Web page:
Addressing addictive behaviors

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Apr 10, 2011 Addressing addictive behaviors

Why do some of the most otherwise intelligent people fall into destructively addictive behaviors, including overeating, smoking, drug and alcohol abuse, child pornography (addictive to some), excessive Internet use, and addiction to sex? On a professional level alone, I need to understand this, because I have so many clients with serious addictions.

If we did not have human bodies, the addictions would be fewer. I have generally thought that such daily practices as t’ai chi, meditation, and yoga — as well as proper diet, rest and exercise — can help transcend addiction, depression, and many other psychological ailments. That is not enough, though. Otherwise, the pharmaceutical and professional psychological industries would not be the multibillion-dollar industries that they are.

A case in point about the power of addictive behavior is Krishna Das, born Jeffrey Kagel in 1947. Krishna Das learned about guru Neem Karoli Baba (aka Baba-ji, whose picture is in my car, given to me by one of his devotees) through the amazing Ram Dass, and spent a few years with him until being sent back to the United States from India. Baba-ji later asked Krishna Das — a singer before ever meeting Baba-ji — to return to India to chant for him. Krishna Das delayed his return, enjoying himself in romance after a long stretch of self-imposed celibacy in India.

Baba-ji died before Krishna Das’s return. He got back to India too late even for the cremation. Krishna Das went into a tailspin of depression over having missed spending time with Baba-ji before his death, and smoked mass quantities of freebased cocaine, before the invention of crack. Krishna Das learned after a visit from his mother that while he freebased in one-room of his home, his mom was swigging the bottle.

Later on, Krishna Das’s father-figure K.C. Tewari firmly told him to promise that he would not do cocaine any more. And Krishna Das says he stopped right then and there. If it were only so easy for everyone to go permanently cold turkey on their addictions. I take it that Krishna Das finally found a way to view Baba-ji as ever present, and to take comfort in feeling Baba-ji’s presence, and in chanting.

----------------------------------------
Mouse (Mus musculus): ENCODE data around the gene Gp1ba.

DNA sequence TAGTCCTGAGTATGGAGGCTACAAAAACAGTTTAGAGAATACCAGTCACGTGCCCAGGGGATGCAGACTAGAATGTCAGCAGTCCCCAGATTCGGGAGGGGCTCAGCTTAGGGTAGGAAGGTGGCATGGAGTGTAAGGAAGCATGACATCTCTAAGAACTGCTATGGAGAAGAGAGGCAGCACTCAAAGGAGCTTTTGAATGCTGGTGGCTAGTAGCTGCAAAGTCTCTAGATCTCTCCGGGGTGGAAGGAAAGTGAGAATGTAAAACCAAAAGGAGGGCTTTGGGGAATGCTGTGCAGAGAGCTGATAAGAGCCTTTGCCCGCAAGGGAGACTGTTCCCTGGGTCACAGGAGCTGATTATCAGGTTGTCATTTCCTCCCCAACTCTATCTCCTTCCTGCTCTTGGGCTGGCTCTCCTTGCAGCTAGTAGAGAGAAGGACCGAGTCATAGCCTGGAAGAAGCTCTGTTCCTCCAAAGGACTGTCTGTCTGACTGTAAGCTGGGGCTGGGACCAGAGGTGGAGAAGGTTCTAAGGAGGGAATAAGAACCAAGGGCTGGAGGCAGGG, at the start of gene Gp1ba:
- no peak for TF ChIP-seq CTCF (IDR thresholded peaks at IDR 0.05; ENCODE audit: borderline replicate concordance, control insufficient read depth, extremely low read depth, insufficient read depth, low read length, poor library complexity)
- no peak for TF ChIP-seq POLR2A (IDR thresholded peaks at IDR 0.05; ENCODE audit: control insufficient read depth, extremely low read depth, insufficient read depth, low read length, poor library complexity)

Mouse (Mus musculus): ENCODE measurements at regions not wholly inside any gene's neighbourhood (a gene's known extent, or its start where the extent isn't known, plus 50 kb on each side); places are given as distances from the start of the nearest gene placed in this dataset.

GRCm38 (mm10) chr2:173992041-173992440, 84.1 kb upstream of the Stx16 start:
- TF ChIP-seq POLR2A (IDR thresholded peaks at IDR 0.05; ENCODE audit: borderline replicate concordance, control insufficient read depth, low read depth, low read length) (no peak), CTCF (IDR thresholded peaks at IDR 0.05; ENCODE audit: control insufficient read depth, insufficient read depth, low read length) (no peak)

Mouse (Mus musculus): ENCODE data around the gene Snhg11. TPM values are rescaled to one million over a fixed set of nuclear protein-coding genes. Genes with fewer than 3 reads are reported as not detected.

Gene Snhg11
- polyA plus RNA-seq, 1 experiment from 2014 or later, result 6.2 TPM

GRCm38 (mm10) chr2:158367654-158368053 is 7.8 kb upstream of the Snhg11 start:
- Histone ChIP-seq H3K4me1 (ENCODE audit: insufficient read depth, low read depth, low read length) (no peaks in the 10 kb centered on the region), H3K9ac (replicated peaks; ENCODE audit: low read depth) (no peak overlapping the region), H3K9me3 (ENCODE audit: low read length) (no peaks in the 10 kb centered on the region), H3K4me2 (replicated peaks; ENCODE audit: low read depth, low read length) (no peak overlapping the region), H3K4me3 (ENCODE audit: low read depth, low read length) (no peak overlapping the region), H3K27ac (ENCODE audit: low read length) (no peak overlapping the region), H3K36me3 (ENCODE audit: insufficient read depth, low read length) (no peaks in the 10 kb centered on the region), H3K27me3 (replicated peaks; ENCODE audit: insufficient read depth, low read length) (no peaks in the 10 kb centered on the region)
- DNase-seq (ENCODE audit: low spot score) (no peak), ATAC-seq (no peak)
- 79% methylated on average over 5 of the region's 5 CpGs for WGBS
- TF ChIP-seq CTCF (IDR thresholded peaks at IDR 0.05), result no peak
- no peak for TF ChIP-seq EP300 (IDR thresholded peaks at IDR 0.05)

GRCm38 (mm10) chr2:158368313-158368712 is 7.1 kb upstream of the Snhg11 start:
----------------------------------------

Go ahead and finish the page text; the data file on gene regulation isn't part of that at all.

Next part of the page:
It might be easy to throw up one’s hands and ask if Krishna Das became addicted even with the benefit of several years with Baba-ji, how can one expect others to break through their own addictions. One might also ask the same question of Ram Dass, who went into deep depression over his severe stroke, even though he had been anointed by Baba-ji. However, it seems that Krishna Das’s cocaine abuse took place in having not overcome a deep attachment to Baba-ji. Furthermore, absent their experiences with Baba-ji, it may well have taken even more time and struggle for Krishna Das to have broken his cocaine addiction and for Ram Dass to have transcended his depression over his stroke, which he eventually viewed as fierce grace.

Non-duality/non-attachment is easy to understand but tough to practice for anyone. Interestingly, when Krishna Das returned to Baba-ji’s temple many years after his death, the Indian people there to celebrate him did not seem to be acting as if Baba-ji had died.

For more in Krishna Das, see his webpage and his recent autobiography and accompanying chanting CD Chants of a Lifetime. I have calendared to meet Krishna Das when his tour stops at Yogaville near Buckingham Virginia at the end of May 2011. Much of the information about Krishna Das in this blogposting is from Chants of a Lifetime, and the information about Ram Dass’s dealing with his stroke is from his autobiography Still Here.

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